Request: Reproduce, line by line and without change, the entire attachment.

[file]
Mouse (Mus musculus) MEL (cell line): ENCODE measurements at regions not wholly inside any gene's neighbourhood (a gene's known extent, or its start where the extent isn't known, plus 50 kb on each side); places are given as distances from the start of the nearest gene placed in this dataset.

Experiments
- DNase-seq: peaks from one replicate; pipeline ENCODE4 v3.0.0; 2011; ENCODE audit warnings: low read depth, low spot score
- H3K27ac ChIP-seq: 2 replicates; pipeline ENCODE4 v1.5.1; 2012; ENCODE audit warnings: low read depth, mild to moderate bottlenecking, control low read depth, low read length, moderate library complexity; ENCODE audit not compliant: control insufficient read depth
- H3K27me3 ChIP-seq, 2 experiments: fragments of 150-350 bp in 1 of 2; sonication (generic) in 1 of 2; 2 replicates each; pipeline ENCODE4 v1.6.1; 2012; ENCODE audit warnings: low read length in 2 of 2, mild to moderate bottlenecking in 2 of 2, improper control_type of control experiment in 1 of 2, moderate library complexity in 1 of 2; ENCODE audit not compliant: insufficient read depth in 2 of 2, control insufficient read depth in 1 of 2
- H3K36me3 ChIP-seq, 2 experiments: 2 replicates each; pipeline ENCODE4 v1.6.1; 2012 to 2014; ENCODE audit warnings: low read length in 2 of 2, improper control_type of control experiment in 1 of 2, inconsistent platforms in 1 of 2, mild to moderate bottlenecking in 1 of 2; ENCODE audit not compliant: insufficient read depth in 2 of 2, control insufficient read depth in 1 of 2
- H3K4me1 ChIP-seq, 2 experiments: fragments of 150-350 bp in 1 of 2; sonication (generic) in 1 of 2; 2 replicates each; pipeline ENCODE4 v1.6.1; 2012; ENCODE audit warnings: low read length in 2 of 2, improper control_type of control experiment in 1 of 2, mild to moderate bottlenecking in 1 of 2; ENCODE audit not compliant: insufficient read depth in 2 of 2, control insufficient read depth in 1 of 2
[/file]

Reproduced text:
Mouse (Mus musculus) MEL (cell line): ENCODE measurements at regions not wholly inside any gene's neighbourhood (a gene's known extent, or its start where the extent isn't known, plus 50 kb on each side); places are given as distances from the start of the nearest gene placed in this dataset.

Experiments
- DNase-seq: peaks from one replicate; pipeline ENCODE4 v3.0.0; 2011; ENCODE audit warnings: low read depth, low spot score
- H3K27ac ChIP-seq: 2 replicates; pipeline ENCODE4 v1.5.1; 2012; ENCODE audit warnings: low read depth, mild to moderate bottlenecking, control low read depth, low read length, moderate library complexity; ENCODE audit not compliant: control insufficient read depth
- H3K27me3 ChIP-seq, 2 experiments: fragments of 150-350 bp in 1 of 2; sonication (generic) in 1 of 2; 2 replicates each; pipeline ENCODE4 v1.6.1; 2012; ENCODE audit warnings: low read length in 2 of 2, mild to moderate bottlenecking in 2 of 2, improper control_type of control experiment in 1 of 2, moderate library complexity in 1 of 2; ENCODE audit not compliant: insufficient read depth in 2 of 2, control insufficient read depth in 1 of 2
- H3K36me3 ChIP-seq, 2 experiments: 2 replicates each; pipeline ENCODE4 v1.6.1; 2012 to 2014; ENCODE audit warnings: low read length in 2 of 2, improper control_type of control experiment in 1 of 2, inconsistent platforms in 1 of 2, mild to moderate bottlenecking in 1 of 2; ENCODE audit not compliant: insufficient read depth in 2 of 2, control insufficient read depth in 1 of 2
- H3K4me1 ChIP-seq, 2 experiments: fragments of 150-350 bp in 1 of 2; sonication (generic) in 1 of 2; 2 replicates each; pipeline ENCODE4 v1.6.1; 2012; ENCODE audit warnings: low read length in 2 of 2, improper control_type of control experiment in 1 of 2, mild to moderate bottlenecking in 1 of 2; ENCODE audit not compliant: insufficient read depth in 2 of 2, control insufficient read depth in 1 of 2